The California Public Utilities Commission (CPUC) announced on Thursday that they had voted unanimously to eliminate all future ratepayer subsidies for new gaslines.
According to the new agreement, all new gasline subsidies are to end by July and would help contribute to eliminating high pollutant fuels and help meet California’s zero carbon goals in the coming decades. The passage of the agreement also meant that California became the first state in the nation to approve such a plan, beating out New York, Oregon, and Washington who currently have similar agreements up for passage. A few exemptions would still be given to non-residential properties following an application process if they can prove no feasible alternative and can still help bring about environmental friendliness, but it would not extend to new residential projects.
“Current subsidies for gas line extensions are a vestige of the past, dating back to an era when the state wanted to promote the expansion of the gas system,” said CPUC Commissioner Clifford Rechtschaffen on Thursday. “By eliminating these subsidies, we eliminate a financial incentive that is now a perverse incentive — an incentive for expanding the gas system to serve new homes and commercial facilities as opposed to building those facilities completely electric.”
On the exemptions, CPUC Commissioner Genevieve Shiroma added that they were put in place “with the understanding that there is a potential for cleaner fuels that can aid us in our goal for decarbonizing the grid while maintaining reliability.”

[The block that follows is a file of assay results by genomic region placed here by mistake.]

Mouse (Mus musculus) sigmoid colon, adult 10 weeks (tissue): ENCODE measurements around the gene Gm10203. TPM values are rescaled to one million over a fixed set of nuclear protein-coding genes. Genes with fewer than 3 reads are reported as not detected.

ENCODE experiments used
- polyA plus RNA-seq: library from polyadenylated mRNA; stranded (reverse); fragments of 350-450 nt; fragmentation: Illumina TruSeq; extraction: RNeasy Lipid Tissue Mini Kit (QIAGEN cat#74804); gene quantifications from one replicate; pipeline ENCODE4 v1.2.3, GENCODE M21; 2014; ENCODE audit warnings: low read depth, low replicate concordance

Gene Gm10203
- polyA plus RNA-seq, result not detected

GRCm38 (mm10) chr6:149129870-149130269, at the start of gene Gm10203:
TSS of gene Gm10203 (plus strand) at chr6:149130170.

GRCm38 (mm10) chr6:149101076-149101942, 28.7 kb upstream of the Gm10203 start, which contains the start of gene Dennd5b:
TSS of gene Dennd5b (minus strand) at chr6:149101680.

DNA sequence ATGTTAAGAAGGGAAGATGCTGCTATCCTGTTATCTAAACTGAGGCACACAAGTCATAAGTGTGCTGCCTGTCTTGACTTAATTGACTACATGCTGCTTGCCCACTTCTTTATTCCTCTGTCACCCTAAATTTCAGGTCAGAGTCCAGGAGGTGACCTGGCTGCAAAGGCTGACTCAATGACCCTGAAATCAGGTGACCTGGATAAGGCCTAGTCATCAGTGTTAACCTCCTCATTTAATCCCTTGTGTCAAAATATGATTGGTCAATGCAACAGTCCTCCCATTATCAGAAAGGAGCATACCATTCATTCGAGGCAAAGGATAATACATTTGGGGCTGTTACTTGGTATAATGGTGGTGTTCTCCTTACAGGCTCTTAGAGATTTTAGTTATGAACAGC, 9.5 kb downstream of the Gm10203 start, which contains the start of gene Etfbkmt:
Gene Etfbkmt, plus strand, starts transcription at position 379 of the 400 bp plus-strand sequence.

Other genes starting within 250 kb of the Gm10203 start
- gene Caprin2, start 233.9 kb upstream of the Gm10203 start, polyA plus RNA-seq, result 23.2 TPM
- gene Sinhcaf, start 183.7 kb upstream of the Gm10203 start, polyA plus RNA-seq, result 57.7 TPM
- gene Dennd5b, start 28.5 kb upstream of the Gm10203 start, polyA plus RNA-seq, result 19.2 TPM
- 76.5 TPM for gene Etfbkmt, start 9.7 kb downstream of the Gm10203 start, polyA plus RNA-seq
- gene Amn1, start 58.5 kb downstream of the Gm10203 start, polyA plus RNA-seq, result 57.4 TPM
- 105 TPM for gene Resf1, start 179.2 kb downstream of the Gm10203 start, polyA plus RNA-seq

Support for, opposition against the new CPUC policy
Environmental groups such as Earth Justice and the Sierra Club praised the passage on Thursday and Friday, noting that the elimination of gas in new buildings would help the state meet greenhouse gas reduction targets and save the state over $160 million every year.
“With California well behind in reaching its emissions reductions goals for 2030, eliminating this enormous incentive to expand gas infrastructure will save Californians money on their rising bills and put us on a path towards a cleaner grid and cleaner neighborhoods,” Sierra Club lawyer Nihal Shrinath on Friday. “For millions of Californians who are surrounded by toxic emissions from gas, more electric homes and buildings could mean breathing cleaner air and reduced risk of respiratory illness.”
However, the move was opposed by many homeowner and construction groups, who noted that electric bills would go up drastically for those in all electric homes, that there would be many ways around it, and that gas lines can still be built, albeit at a higher price.
“The subsidy was there to protect Californians,” explained Rebecca Snyder, a home electric, water, and gas advisor, to the Globe on Friday. “Electric bills have been sky high for ages, and he gasline subsidy helped many reduce electric heating and cooking costs from their overall electric bill. Now with new lines not having such a subsidy next year, many developers and construction offices are going to be filled with discussions on if buyers will really want all-electric homes. Some might like the environmental angle of it, but others, including lower-income Californians, might balk a the high electric costs of such a place, especially n places that require a lot of heat.
“Also, even without gas, people can still get around all-electric homes. Many have simply hooked up propane systems, added gas lines at their own expense, or other things like that because they prefer fire over electricity for cooking. We’ll see how many places actually make new construction all-electric. We really don’t know how many will go for this, although it being cheaper to build all-electric could influence some.”
The new CPUC policy is to go into effect on July 1, 2023.
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